Grip the gun with both hands, and keep your strong arm (the shooting arm) slightly bent. Your support arm should be bent at the elbow at a 45-degree downward angle from your strong arm. 

To form a secure grip, the support hand pulls into the shooter while the strong hand pushes slightly outward toward the intended target. 

Advantages of Weaver Stance

  • Easy stance to assume with time and practice.
  • Very stable stance, if you have the arm and back strength to maintain it.
  • Improves accuracy by bringing sights in closer.


  • Requires arm, wrist and shoulder/back strength to maintain a proper stance.
  • Puts a considerable amount of stress on your strong side shoulder and back.
  • Not ideal if your dominant hand and eye are on opposite sides.

Chapman Stance

Another of the most popular stances is the Chapman stance, which is actually a variation of the Weaver stance. The biggest difference is that in the Chapman stance, both arms are fully extended, and the support-side foot isn’t placed as far forward. Essentially, your shooting-side arm acts as a rifle stock, and some people even rest their jaw on their upper arm, which brings the sights closer.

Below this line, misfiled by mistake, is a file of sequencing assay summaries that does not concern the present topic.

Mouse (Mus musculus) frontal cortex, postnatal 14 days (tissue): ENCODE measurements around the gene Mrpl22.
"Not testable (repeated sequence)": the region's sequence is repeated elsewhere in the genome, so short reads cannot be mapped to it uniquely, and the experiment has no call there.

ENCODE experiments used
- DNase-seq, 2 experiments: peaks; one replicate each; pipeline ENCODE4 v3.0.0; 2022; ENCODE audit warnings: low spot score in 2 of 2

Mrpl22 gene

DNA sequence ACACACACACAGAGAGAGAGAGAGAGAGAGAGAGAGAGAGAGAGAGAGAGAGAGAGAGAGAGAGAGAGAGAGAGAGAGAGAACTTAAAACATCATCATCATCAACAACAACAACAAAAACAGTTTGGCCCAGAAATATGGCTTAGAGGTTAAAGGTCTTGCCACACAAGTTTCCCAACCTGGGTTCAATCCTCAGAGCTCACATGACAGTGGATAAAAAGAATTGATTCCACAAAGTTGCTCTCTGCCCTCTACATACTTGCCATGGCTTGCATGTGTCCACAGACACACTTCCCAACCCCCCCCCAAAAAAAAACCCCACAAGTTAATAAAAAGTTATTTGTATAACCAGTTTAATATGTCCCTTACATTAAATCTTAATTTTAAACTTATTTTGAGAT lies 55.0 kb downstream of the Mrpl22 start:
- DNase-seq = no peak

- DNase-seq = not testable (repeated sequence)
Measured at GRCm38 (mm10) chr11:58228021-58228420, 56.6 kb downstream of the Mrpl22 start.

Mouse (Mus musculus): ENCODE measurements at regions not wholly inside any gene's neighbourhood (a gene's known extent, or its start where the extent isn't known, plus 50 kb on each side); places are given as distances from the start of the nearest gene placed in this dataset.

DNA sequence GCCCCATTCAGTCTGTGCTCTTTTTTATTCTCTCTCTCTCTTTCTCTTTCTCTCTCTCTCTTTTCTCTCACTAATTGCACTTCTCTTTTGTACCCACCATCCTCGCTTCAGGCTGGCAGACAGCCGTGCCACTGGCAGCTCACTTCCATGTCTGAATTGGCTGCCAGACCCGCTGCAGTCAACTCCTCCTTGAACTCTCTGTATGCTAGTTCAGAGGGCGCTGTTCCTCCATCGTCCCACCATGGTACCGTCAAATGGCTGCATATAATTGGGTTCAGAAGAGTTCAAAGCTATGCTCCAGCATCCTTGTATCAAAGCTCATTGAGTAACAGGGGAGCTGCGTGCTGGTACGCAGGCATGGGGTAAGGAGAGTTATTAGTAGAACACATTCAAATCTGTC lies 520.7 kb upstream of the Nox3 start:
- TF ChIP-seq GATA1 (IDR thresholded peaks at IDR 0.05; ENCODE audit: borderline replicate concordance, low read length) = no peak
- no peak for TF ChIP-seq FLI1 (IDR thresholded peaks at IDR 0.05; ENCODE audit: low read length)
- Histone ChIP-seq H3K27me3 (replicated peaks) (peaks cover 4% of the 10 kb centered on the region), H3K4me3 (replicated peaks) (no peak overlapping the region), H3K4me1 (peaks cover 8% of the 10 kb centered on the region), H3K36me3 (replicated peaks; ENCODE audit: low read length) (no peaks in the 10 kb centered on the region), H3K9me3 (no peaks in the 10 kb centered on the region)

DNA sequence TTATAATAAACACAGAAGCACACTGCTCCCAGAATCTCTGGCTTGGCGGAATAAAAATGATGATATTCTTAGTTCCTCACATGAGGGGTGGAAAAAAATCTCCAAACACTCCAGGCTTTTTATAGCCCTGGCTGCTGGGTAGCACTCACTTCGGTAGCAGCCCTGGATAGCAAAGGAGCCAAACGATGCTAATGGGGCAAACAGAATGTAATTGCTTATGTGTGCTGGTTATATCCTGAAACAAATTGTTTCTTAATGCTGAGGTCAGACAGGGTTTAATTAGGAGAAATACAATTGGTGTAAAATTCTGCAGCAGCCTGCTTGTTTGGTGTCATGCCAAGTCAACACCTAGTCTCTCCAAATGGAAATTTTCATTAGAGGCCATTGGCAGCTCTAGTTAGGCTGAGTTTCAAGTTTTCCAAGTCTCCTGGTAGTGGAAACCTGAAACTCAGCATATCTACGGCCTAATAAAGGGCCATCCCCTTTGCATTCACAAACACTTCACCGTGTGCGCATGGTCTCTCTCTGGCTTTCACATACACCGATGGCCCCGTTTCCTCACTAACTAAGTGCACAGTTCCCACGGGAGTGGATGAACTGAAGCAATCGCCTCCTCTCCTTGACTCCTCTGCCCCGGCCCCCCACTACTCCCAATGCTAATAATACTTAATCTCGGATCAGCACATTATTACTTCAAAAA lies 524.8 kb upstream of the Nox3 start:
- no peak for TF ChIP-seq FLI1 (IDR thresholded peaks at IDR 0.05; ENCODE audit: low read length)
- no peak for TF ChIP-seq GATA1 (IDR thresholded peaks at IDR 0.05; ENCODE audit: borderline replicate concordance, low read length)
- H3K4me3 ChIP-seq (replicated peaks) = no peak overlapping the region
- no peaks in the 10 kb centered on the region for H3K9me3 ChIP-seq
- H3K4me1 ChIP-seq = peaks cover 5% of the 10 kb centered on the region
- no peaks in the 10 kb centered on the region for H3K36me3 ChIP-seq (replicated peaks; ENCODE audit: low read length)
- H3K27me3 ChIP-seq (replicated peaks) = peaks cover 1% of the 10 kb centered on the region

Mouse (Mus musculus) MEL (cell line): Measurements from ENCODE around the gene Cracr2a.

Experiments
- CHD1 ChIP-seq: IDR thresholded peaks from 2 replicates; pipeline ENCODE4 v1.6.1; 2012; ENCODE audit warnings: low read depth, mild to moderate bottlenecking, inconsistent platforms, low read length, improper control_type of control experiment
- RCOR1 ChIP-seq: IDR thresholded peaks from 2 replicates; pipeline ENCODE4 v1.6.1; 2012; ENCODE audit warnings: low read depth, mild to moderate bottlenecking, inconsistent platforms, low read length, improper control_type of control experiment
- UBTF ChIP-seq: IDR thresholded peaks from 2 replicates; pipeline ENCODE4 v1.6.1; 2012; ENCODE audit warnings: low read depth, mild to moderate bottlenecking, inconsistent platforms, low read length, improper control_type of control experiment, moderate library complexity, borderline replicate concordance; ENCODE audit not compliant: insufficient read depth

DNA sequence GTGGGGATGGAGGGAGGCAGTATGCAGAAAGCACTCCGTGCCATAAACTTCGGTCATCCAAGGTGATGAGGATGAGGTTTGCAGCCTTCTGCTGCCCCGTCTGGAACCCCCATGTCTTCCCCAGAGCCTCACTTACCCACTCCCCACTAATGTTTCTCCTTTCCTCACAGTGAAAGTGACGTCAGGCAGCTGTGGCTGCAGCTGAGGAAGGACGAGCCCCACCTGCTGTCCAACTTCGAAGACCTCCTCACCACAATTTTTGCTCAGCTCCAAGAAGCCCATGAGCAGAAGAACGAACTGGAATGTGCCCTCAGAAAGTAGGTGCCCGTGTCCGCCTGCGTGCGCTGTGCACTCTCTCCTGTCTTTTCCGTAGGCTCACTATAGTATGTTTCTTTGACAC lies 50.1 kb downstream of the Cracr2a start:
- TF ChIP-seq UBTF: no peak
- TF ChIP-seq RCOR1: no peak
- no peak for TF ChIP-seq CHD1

Advantages of Chapman Stance

  • Easier to assume for people with less upper-body strength than the Weaver stance.
  • More relaxed than the Weaver stance.
  • Easier to aim for people with cross-dominant vision (dominant hand and eye on opposite sides).


  • Not as quick of a stance to assume as the Weaver stance.
  • Provides a short range of motion.
  • Sights farther away due to full arm extension.

Aiming a pistol

focus is on a hand aiming a pistol

Now that you know how to properly grip a pistol and you’ve learned about some of the best stances to assume when shooting, you’re ready to learn about aiming a gun. As you learned in the previous section, your stance has a lot to do with the accuracy of your shot. But, now it’s time to set our sights on — well — the sights.

Most handguns are fitted with Patridge sights, consisting of a rectangular rear sight with either a U or rectangular-shaped gap. These sights are commonly referred to as ‘iron sights’ or ‘irons’. The gap in the rear sight should be aligned so that the square front sight is centered and level between the two rear sight posts, which is known as sight alignment. Proper sight alignment should look like an upside-down ‘m’.